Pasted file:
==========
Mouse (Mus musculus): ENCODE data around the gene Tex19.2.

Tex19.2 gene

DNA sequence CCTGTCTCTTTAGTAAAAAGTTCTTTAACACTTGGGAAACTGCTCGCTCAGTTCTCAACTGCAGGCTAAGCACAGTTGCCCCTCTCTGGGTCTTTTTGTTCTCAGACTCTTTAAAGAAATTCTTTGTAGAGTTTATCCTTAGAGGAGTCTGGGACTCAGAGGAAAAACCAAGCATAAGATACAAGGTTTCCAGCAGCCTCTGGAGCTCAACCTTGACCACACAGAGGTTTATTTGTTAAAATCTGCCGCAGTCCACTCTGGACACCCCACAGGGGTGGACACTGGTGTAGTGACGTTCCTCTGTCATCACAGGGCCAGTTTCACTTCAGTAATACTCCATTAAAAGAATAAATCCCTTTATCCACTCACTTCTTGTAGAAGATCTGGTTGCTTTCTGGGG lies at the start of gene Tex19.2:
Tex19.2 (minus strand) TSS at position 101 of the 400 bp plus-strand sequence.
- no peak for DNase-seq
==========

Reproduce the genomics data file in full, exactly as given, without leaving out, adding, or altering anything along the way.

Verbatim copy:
Mouse (Mus musculus): ENCODE data around the gene Tex19.2.

Tex19.2 gene

DNA sequence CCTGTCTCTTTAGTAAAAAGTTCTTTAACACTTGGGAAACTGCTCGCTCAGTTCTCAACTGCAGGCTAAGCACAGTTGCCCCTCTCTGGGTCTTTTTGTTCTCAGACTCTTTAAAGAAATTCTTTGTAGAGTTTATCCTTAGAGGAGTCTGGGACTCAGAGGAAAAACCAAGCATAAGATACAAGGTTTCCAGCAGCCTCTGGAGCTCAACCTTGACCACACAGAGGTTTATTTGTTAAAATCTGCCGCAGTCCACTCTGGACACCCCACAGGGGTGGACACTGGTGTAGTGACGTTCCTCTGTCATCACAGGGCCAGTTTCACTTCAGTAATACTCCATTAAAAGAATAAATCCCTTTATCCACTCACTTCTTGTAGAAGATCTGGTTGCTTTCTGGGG lies at the start of gene Tex19.2:
Tex19.2 (minus strand) TSS at position 101 of the 400 bp plus-strand sequence.
- no peak for DNase-seq